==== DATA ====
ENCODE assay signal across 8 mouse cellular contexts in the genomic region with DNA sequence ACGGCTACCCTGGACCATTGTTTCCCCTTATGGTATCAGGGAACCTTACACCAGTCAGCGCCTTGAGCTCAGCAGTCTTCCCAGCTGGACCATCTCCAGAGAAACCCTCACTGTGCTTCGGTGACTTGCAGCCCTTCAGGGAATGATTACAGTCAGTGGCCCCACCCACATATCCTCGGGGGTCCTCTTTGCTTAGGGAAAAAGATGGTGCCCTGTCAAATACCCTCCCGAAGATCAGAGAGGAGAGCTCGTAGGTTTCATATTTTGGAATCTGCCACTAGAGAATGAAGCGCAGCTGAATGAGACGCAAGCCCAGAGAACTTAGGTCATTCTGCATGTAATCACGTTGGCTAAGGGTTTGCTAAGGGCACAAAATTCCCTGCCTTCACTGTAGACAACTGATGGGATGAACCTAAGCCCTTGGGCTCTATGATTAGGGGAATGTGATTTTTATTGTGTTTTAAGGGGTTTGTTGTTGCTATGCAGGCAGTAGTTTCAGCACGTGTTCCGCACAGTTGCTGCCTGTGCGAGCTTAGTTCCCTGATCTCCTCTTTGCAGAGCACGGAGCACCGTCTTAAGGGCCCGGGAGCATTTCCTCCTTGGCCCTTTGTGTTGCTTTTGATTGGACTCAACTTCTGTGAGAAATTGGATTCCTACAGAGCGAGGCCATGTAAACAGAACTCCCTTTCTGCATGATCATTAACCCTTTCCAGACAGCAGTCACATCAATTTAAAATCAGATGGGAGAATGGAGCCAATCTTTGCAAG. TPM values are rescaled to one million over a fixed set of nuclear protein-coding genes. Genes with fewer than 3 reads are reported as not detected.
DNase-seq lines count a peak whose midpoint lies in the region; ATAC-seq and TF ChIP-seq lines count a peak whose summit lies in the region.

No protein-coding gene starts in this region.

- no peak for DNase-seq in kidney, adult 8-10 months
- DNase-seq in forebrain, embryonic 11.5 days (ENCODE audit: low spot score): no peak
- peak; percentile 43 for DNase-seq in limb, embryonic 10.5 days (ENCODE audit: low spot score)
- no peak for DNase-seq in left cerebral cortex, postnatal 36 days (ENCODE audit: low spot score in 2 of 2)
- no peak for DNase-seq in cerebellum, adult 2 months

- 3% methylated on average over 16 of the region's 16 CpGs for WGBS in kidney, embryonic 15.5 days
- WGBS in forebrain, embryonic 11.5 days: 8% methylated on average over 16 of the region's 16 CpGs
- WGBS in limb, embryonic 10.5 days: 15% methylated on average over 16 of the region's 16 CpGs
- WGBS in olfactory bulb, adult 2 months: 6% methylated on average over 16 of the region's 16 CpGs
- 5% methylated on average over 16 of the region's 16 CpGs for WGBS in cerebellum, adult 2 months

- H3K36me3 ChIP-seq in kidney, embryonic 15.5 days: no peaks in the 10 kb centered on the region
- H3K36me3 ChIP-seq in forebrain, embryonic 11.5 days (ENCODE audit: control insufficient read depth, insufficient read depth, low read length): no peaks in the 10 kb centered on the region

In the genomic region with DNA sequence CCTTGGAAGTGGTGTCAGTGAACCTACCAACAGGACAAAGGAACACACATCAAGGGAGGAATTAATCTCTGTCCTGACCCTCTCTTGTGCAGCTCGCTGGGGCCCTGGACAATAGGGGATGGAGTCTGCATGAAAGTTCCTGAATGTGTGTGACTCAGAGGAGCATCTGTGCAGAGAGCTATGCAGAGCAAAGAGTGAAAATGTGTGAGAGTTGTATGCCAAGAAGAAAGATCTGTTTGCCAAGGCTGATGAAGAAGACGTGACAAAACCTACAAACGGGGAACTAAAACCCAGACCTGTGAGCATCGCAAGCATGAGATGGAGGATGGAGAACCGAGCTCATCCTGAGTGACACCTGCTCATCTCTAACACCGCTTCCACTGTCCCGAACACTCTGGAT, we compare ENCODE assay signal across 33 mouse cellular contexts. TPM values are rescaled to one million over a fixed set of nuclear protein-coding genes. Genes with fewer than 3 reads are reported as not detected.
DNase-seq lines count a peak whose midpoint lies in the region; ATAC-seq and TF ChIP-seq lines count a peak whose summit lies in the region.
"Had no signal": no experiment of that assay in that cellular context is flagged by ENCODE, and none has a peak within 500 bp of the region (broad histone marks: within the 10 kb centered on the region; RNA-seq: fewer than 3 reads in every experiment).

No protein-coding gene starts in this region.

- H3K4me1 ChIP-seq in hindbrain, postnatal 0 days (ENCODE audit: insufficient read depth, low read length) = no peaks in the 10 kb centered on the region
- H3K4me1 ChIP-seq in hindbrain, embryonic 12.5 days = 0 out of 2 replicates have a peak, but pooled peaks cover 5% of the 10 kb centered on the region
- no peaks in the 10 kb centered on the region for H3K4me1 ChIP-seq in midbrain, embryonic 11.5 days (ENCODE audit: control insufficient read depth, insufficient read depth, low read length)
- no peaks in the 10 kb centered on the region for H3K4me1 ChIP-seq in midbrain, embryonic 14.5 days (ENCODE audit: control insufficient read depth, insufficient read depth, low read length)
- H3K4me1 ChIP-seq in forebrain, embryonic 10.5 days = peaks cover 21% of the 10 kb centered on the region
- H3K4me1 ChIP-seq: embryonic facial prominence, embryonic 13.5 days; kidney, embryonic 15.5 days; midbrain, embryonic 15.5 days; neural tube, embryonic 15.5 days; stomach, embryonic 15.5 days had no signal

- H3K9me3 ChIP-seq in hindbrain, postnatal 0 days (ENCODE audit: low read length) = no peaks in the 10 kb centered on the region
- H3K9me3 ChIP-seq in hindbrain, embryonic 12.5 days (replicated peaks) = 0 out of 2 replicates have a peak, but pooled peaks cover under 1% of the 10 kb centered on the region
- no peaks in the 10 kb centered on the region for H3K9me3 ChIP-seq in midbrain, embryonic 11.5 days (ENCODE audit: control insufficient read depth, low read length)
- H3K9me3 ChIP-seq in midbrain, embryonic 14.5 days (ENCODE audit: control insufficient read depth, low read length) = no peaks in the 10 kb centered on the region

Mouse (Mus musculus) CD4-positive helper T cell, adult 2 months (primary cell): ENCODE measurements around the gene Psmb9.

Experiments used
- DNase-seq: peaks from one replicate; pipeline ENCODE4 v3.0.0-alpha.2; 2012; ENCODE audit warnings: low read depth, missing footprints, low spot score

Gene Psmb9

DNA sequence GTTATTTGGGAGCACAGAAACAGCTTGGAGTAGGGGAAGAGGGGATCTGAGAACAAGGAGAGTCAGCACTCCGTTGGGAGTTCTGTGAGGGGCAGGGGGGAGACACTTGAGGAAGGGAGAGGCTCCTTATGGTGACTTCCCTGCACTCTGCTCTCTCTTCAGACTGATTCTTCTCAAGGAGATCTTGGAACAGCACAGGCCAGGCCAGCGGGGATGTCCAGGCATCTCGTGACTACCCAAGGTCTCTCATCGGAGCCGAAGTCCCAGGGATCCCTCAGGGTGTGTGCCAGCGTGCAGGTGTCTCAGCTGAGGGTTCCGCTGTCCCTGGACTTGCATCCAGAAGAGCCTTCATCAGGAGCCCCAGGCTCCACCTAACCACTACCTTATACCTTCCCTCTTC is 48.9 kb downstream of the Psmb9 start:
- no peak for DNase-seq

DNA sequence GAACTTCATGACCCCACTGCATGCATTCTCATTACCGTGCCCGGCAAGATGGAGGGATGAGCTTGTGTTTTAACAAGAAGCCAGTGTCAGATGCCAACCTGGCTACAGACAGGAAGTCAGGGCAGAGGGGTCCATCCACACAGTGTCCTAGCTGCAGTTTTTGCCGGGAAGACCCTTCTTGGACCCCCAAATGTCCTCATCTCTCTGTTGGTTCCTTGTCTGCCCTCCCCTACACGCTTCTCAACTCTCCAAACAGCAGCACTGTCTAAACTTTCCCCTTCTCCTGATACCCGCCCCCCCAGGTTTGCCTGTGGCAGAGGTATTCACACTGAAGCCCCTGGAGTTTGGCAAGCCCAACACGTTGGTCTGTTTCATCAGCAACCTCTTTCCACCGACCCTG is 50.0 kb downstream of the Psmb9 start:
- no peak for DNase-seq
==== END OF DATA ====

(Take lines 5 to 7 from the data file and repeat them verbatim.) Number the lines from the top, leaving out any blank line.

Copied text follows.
- DNase-seq in forebrain, embryonic 11.5 days (ENCODE audit: low spot score): no peak
- peak; percentile 43 for DNase-seq in limb, embryonic 10.5 days (ENCODE audit: low spot score)
- no peak for DNase-seq in left cerebral cortex, postnatal 36 days (ENCODE audit: low spot score in 2 of 2)